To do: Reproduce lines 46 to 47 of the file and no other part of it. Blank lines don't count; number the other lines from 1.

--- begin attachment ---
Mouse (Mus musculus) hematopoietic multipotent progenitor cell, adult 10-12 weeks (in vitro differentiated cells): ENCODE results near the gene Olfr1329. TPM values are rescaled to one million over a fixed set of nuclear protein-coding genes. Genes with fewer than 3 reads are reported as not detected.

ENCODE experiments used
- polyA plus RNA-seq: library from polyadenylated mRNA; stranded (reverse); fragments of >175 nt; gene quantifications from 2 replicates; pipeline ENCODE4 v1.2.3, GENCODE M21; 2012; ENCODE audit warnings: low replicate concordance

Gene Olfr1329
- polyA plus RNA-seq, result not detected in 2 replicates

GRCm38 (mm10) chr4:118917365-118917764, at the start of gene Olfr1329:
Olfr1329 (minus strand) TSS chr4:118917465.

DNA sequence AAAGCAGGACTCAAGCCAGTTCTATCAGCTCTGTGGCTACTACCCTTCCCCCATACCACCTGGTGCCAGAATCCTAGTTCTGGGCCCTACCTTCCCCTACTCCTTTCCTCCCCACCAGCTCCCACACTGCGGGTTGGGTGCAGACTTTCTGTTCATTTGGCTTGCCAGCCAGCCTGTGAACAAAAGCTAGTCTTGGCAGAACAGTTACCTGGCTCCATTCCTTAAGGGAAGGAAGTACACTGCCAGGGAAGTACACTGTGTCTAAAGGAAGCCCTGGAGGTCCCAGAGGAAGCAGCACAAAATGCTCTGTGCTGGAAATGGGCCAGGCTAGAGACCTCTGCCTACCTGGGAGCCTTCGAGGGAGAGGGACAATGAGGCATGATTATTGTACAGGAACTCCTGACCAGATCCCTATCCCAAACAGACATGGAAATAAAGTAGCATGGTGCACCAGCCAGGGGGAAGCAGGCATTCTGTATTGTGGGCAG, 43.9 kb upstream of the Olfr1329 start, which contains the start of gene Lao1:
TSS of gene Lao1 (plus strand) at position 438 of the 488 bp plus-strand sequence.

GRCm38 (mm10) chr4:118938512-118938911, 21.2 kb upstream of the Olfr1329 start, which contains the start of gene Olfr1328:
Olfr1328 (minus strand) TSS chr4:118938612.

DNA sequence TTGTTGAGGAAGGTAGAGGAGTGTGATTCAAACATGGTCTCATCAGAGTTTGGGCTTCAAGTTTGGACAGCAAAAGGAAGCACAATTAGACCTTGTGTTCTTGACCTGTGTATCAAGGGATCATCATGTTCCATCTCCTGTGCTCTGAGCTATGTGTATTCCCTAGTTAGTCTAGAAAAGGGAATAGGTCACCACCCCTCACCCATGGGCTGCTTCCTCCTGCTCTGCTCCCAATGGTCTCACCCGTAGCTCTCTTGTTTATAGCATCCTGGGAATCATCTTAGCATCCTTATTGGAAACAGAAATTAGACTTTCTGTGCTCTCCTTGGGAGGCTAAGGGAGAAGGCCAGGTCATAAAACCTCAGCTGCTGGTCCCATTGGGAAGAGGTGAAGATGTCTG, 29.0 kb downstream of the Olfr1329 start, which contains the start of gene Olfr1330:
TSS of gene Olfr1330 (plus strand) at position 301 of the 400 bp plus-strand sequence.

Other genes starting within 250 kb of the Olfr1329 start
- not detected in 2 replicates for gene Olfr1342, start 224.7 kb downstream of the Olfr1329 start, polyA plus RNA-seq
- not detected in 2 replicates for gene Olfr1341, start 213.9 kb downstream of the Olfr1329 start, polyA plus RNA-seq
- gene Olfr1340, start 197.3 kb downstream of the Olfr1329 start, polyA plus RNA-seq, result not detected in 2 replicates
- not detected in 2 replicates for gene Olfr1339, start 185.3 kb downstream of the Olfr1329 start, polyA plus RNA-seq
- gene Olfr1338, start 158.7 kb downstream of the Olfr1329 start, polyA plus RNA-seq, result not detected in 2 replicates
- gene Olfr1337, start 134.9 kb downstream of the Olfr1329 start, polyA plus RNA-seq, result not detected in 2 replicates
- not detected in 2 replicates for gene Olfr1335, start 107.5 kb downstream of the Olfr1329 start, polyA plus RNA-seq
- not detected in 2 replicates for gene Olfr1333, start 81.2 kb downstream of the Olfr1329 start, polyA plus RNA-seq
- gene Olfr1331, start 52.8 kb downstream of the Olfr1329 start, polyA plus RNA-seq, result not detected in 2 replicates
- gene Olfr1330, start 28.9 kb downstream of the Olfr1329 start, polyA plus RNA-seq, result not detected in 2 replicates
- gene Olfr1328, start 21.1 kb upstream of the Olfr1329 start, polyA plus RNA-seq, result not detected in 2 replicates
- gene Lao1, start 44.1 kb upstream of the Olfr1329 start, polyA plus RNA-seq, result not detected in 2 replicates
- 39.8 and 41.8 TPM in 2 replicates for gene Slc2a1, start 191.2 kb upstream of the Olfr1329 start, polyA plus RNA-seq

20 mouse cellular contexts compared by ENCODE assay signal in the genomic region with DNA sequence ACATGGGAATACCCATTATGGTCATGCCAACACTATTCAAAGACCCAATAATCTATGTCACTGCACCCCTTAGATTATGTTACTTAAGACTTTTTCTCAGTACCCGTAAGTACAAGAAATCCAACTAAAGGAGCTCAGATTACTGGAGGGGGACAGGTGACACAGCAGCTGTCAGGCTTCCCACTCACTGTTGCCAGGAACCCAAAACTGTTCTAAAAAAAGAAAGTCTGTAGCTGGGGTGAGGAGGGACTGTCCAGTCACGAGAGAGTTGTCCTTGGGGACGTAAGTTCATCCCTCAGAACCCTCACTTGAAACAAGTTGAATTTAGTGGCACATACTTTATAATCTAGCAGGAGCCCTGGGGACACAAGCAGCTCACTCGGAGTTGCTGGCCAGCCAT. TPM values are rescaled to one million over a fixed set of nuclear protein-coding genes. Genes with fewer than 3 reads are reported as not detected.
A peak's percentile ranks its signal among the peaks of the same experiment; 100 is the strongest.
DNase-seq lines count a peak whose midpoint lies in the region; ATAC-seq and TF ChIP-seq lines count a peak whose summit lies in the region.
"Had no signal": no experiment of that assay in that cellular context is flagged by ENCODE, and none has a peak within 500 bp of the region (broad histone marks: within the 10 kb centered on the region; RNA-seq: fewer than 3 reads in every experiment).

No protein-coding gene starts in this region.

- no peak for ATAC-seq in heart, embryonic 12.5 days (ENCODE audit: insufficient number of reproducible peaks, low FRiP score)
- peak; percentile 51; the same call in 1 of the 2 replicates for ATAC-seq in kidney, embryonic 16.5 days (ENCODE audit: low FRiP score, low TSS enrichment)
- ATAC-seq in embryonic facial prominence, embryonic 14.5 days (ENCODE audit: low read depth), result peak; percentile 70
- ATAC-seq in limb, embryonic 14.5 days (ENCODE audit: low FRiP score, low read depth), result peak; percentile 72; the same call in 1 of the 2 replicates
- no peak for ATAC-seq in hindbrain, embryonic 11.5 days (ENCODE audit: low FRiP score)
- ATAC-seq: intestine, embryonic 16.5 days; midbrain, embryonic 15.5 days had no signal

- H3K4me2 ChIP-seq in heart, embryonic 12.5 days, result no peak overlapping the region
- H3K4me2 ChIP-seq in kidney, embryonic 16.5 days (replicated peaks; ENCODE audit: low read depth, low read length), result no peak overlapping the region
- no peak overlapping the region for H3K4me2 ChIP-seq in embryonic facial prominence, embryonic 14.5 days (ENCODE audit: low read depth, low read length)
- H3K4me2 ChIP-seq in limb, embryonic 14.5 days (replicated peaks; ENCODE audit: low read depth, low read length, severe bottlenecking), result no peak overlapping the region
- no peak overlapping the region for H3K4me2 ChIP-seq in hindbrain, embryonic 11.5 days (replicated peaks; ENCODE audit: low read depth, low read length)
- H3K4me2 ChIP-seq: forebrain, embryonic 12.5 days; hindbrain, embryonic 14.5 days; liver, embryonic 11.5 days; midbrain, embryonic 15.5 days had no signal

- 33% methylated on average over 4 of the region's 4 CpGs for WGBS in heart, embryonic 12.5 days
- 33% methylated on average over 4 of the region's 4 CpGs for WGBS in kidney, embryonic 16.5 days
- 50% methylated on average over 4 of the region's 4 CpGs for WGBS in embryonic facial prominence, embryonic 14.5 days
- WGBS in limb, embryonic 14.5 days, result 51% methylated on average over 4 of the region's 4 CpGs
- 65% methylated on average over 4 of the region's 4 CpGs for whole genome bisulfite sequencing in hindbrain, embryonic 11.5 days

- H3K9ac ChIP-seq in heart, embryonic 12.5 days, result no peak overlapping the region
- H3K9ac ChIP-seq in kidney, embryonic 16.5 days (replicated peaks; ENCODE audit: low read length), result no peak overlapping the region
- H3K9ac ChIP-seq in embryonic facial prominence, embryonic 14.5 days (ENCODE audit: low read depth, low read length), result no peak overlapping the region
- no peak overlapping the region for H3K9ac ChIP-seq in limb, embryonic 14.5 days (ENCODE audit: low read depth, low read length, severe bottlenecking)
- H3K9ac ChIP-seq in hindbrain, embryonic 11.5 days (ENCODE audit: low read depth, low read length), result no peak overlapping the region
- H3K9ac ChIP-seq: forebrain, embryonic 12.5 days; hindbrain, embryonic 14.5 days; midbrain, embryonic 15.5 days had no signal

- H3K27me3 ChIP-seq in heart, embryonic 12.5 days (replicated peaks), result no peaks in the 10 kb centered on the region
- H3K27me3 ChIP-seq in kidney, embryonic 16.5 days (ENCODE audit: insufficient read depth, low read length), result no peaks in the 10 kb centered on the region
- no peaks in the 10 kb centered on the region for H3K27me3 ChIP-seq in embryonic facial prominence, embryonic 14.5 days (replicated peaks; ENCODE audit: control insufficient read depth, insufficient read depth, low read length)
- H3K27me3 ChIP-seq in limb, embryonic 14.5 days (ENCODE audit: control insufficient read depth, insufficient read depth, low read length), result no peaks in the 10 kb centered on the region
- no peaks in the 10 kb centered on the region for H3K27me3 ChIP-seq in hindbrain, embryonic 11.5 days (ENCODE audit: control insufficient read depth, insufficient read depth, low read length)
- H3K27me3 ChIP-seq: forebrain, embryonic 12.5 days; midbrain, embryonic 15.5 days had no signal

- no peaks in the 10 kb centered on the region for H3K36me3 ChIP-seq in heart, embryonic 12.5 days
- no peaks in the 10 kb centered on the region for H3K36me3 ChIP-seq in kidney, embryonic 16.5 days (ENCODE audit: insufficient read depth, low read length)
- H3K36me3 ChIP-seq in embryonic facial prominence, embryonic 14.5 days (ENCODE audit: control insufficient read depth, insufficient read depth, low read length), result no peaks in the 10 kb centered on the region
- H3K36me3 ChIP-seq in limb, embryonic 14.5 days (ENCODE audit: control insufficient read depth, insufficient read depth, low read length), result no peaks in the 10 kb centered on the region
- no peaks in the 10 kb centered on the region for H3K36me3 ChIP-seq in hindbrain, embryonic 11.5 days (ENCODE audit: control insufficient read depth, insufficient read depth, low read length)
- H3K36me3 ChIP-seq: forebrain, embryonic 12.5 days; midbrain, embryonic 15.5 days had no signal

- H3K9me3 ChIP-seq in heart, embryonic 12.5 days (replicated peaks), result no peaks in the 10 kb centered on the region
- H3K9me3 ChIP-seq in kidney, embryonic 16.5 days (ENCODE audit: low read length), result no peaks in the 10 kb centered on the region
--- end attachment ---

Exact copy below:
- 33% methylated on average over 4 of the region's 4 CpGs for WGBS in kidney, embryonic 16.5 days
- 50% methylated on average over 4 of the region's 4 CpGs for WGBS in embryonic facial prominence, embryonic 14.5 days